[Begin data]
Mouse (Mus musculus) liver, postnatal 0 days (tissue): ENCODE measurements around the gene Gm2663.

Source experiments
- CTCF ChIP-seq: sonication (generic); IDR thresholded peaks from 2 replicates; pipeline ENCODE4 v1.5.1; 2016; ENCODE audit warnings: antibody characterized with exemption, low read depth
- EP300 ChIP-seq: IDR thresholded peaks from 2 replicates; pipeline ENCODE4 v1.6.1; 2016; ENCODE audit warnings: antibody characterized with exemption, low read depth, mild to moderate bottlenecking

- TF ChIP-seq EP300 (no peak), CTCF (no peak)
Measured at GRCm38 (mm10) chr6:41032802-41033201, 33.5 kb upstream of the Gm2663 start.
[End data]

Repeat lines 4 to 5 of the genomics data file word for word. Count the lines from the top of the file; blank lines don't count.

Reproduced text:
- EP300 ChIP-seq: IDR thresholded peaks from 2 replicates; pipeline ENCODE4 v1.6.1; 2016; ENCODE audit warnings: antibody characterized with exemption, low read depth, mild to moderate bottlenecking

- TF ChIP-seq EP300 (no peak), CTCF (no peak)